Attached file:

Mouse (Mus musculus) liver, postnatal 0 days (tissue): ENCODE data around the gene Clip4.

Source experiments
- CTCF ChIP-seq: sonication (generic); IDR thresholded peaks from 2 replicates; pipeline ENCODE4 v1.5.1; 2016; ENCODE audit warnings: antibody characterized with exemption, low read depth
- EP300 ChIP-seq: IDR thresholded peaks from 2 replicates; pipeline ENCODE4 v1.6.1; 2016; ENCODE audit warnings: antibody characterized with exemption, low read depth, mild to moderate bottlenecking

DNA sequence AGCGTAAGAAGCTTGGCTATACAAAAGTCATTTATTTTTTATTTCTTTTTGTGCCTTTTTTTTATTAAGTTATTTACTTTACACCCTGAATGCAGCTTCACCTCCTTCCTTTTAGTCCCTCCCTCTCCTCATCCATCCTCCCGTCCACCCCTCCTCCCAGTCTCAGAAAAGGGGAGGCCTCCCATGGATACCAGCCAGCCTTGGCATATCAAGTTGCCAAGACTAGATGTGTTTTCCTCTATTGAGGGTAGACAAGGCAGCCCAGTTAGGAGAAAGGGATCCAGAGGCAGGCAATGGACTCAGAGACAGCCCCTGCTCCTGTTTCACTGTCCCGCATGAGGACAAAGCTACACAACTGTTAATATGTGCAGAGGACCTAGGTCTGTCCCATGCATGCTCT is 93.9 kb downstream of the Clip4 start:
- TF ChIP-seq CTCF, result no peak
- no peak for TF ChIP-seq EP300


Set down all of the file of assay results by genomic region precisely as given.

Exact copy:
Mouse (Mus musculus) liver, postnatal 0 days (tissue): ENCODE data around the gene Clip4.

Source experiments
- CTCF ChIP-seq: sonication (generic); IDR thresholded peaks from 2 replicates; pipeline ENCODE4 v1.5.1; 2016; ENCODE audit warnings: antibody characterized with exemption, low read depth
- EP300 ChIP-seq: IDR thresholded peaks from 2 replicates; pipeline ENCODE4 v1.6.1; 2016; ENCODE audit warnings: antibody characterized with exemption, low read depth, mild to moderate bottlenecking

DNA sequence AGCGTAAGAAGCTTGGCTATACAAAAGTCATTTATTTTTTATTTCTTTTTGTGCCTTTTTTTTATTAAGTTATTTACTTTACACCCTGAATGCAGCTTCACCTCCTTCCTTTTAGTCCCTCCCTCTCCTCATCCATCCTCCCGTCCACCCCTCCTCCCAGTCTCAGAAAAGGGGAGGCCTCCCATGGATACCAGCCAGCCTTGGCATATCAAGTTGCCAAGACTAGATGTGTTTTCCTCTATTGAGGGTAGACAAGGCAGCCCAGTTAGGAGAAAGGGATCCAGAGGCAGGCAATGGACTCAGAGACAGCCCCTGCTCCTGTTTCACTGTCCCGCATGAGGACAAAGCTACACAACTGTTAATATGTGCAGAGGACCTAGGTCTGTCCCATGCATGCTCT is 93.9 kb downstream of the Clip4 start:
- TF ChIP-seq CTCF, result no peak
- no peak for TF ChIP-seq EP300